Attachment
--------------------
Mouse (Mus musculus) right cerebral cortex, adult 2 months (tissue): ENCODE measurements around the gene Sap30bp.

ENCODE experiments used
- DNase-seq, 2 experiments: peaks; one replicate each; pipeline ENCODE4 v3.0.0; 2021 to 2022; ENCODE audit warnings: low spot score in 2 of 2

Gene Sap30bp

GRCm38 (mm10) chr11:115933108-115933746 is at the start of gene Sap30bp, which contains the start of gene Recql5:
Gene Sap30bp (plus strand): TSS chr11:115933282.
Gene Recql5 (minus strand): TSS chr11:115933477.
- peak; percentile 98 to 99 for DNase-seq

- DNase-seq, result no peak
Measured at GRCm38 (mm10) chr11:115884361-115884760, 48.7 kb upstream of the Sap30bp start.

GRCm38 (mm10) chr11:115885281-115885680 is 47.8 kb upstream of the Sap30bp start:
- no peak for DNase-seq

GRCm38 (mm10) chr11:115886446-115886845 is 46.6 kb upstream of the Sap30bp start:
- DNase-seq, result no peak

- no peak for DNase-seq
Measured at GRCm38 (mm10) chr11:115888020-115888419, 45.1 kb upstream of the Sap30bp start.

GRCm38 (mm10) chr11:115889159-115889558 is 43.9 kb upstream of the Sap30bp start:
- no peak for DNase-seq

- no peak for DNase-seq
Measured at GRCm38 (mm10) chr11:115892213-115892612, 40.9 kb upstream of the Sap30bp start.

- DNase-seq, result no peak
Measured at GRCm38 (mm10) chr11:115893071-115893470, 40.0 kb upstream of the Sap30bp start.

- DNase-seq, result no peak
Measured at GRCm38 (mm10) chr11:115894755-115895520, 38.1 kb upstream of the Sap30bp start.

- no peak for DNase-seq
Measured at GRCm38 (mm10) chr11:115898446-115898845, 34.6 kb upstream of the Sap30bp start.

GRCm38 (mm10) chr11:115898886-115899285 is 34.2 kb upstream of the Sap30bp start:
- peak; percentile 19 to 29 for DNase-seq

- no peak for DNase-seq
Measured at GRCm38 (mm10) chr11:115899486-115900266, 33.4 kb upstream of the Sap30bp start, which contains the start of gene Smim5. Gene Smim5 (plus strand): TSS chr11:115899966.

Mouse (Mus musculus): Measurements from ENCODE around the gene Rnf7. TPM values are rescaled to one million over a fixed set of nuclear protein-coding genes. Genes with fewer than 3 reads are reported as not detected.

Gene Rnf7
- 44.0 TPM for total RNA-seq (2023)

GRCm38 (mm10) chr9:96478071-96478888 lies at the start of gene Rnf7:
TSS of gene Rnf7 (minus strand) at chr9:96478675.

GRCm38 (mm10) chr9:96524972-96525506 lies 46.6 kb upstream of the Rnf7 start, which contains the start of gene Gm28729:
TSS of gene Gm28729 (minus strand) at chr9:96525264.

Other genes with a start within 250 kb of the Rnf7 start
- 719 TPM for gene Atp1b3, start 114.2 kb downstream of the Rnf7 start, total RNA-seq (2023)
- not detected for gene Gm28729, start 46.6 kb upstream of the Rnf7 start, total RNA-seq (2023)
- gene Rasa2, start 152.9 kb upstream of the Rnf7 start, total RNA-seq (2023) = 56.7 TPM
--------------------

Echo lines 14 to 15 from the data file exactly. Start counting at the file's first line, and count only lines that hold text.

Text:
- DNase-seq, result no peak

- no peak for DNase-seq